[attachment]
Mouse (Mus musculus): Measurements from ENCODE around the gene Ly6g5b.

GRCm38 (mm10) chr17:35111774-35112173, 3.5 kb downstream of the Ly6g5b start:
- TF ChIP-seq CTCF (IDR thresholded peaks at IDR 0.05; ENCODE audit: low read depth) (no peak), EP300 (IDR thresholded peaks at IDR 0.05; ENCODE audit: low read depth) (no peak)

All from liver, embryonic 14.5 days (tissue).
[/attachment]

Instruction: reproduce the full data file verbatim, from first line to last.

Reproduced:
Mouse (Mus musculus): Measurements from ENCODE around the gene Ly6g5b.

GRCm38 (mm10) chr17:35111774-35112173, 3.5 kb downstream of the Ly6g5b start:
- TF ChIP-seq CTCF (IDR thresholded peaks at IDR 0.05; ENCODE audit: low read depth) (no peak), EP300 (IDR thresholded peaks at IDR 0.05; ENCODE audit: low read depth) (no peak)

All from liver, embryonic 14.5 days (tissue).